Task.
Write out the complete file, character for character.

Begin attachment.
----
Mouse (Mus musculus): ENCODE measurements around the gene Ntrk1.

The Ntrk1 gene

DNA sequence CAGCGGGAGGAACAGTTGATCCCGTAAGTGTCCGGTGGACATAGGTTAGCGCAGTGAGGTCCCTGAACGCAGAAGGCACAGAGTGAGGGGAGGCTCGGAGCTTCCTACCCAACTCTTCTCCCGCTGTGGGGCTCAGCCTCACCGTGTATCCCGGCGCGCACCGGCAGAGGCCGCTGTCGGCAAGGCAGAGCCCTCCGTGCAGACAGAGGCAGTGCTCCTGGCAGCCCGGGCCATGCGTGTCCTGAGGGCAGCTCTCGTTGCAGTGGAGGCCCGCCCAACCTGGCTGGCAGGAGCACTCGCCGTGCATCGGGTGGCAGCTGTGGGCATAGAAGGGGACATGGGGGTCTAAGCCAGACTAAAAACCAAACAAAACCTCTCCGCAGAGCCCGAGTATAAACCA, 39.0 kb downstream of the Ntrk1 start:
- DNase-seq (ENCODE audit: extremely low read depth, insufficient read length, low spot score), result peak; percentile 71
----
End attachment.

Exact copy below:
Mouse (Mus musculus): ENCODE measurements around the gene Ntrk1.

The Ntrk1 gene

DNA sequence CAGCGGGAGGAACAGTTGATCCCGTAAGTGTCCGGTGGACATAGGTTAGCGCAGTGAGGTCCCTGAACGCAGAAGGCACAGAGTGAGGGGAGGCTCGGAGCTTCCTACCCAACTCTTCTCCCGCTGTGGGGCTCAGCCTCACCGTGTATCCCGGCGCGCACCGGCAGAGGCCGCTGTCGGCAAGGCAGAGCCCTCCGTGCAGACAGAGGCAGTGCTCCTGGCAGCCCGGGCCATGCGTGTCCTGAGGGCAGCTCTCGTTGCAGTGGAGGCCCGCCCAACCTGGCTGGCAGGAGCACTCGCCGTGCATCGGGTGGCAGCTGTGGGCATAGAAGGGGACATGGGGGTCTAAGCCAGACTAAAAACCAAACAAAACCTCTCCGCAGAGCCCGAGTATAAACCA, 39.0 kb downstream of the Ntrk1 start:
- DNase-seq (ENCODE audit: extremely low read depth, insufficient read length, low spot score), result peak; percentile 71